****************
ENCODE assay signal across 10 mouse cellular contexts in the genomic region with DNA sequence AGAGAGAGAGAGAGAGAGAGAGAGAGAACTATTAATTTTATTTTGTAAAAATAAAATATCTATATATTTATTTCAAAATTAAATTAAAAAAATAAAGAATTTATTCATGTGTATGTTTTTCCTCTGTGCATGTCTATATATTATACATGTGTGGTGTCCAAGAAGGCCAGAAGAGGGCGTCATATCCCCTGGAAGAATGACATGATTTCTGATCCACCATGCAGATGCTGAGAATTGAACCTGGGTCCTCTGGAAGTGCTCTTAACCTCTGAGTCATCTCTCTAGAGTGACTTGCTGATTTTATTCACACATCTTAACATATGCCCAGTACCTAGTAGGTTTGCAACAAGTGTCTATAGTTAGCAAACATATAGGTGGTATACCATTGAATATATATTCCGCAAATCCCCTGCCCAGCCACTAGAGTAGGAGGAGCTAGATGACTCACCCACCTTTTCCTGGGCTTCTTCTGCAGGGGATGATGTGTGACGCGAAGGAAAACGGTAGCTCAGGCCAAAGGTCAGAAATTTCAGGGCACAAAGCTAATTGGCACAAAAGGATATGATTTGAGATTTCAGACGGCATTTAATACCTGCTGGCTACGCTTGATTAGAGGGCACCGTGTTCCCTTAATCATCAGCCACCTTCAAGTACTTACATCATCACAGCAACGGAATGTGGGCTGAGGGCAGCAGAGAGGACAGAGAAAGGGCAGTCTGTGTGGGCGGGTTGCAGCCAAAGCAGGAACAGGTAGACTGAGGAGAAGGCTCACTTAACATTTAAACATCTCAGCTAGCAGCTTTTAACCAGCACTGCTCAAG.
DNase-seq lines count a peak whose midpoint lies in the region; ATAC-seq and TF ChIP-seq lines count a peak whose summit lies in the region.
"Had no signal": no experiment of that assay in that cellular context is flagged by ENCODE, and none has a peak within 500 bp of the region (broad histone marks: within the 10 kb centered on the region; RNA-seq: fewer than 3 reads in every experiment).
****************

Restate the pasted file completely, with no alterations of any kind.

ENCODE assay signal across 10 mouse cellular contexts in the genomic region with DNA sequence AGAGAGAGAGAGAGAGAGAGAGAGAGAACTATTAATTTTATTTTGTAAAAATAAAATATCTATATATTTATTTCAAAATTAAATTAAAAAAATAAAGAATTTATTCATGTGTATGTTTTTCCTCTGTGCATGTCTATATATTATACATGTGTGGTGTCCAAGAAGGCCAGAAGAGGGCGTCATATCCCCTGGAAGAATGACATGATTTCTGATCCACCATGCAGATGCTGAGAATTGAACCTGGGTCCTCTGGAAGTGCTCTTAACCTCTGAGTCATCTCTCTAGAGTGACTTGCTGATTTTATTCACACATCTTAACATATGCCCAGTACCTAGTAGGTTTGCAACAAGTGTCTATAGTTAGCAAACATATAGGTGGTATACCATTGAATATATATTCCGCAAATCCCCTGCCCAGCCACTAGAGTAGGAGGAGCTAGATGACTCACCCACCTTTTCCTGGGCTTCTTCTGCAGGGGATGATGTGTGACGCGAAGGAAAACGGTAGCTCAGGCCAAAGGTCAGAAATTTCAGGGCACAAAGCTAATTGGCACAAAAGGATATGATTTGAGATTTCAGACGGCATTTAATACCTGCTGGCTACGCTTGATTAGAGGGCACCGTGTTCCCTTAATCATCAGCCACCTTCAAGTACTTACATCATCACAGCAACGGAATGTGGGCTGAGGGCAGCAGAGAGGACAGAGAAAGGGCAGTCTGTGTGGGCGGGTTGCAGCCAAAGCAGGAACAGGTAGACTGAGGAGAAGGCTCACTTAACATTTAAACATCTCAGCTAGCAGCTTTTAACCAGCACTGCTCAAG.
DNase-seq lines count a peak whose midpoint lies in the region; ATAC-seq and TF ChIP-seq lines count a peak whose summit lies in the region.
"Had no signal": no experiment of that assay in that cellular context is flagged by ENCODE, and none has a peak within 500 bp of the region (broad histone marks: within the 10 kb centered on the region; RNA-seq: fewer than 3 reads in every experiment).